Map showing Israel's boundaries today and Palestinian territories
Presentational white space

In a war in 1967, Israel occupied East Jerusalem and the West Bank, as well as most of the Syrian Golan Heights, Gaza and the Egyptian Sinai peninsula.

Most Palestinian refugees and their descendants live in Gaza and the West Bank, as well as in neighbouring Jordan, Syria and Lebanon.

Neither they nor their descendants have been allowed by Israel to return to their homes – Israel says this would overwhelm the country and threaten its existence as a Jewish state.

Israeli military commanders arrive in East Jerusalem, after Israeli forces seized East Jerusalem, during the Six Day War 1967IMAGE SOURCE,GETTY IMAGES
Image caption,

Israeli military commanders arrive in East Jerusalem during the Six Day War in 1967

Israel still occupies the West Bank and claims the whole of Jerusalem as its capital, while the Palestinians claim East Jerusalem as the capital of a hoped-for future Palestinian state. The US is one of only a handful of countries to recognise the city as Israel’s capital.

In the past 50 years Israel has built settlements in the West Bank and East Jerusalem, where more than 700,000 Jews now live.

Settlements are held to be illegal under international law – that is the position of the UN Security Council and the UK government, among others – although Israel rejects this.

Where do Palestinians live?

Pro-Palestinian demonstration in Jordan's capital Amman

Getty Images
Palestinians

  • 14.3 millionTotal population
  • West Bank3 million
  • Gaza Strip2 million
  • Jordan2 million
  • Israel2 million
  • Syria0.5 million

Source: Palestinian Central Bureau of Statistics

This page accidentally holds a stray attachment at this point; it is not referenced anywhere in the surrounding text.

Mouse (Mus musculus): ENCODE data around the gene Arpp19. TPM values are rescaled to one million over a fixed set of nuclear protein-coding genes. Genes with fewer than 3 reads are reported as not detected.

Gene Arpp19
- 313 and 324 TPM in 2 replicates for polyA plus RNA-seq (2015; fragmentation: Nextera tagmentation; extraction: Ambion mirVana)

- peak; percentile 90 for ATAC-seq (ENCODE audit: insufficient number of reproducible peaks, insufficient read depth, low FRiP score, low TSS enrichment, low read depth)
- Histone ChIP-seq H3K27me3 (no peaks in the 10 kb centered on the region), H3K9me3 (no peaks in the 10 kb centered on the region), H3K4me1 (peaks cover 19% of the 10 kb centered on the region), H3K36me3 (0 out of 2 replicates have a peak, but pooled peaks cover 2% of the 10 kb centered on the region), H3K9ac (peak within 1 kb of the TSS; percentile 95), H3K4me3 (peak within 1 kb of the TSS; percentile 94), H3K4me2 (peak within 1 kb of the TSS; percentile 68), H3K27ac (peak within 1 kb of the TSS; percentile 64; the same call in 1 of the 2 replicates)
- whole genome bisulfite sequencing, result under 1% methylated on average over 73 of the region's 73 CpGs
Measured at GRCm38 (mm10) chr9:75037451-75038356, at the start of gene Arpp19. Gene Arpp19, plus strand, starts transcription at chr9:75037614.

What is the Gaza Strip?

Gaza is a narrow strip of land sandwiched between Israel and the Mediterranean Sea, but with a short southern border with Egypt.

Just 41km (25 miles) long and 10km wide, it has more than two million inhabitants and is one of the most densely populated places on Earth.

In the wake of the 1948-49 war, Gaza was occupied by Egypt for 19 years.

Israel occupied Gaza in the 1967 war and stayed until 2005, during that time building Jewish settlements.

Israel withdrew its troops and settlers in 2005, though it retained control over its airspace, shared border and shoreline. The UN still considers the territory to be occupied by Israel.

Where is the Gaza Strip?

Map of Gaza, showing urban areas, refugee camps and border crossing between Gaza, Israel and Egypt.

What are the main problems between Israelis and Palestinians?

There are a number of issues which the two sides cannot agree on.

These include:

  • What should happen to Palestinian refugees
  • Whether Jewish settlements in the occupied West Bank should stay or be removed
  • Whether the two sides should share Jerusalem
  • And – perhaps most tricky of all – whether a Palestinian state should be created alongside Israel

What efforts have been made to resolve these problems?

Israel-Palestinian peace talks were held on and off between the 1990s and 2010s, interspersed with outbreaks of violence.

A negotiated peace did seem possible in the early days. A series of secret talks in Norway became the Oslo peace process, forever symbolised by a ceremony on the White House lawn in 1993 presided over by President Bill Clinton.

In a historic moment, the Palestinians recognised the State of Israel and Israel recognised its historical enemy, the Palestine Liberation Organisation (PLO), as the sole representative of the Palestinian people. A self-governing Palestinian Authority was set up.

Cracks soon appeared, though, with then opposition leader Benjamin Netanyahu calling Oslo a mortal threat to Israel. The Israelis accelerated their project to settle Jews in the occupied Palestinian territories. The recently emerged Palestinian militant group Hamas sent suicide bombers to kill people in Israel and wreck the chances of a deal.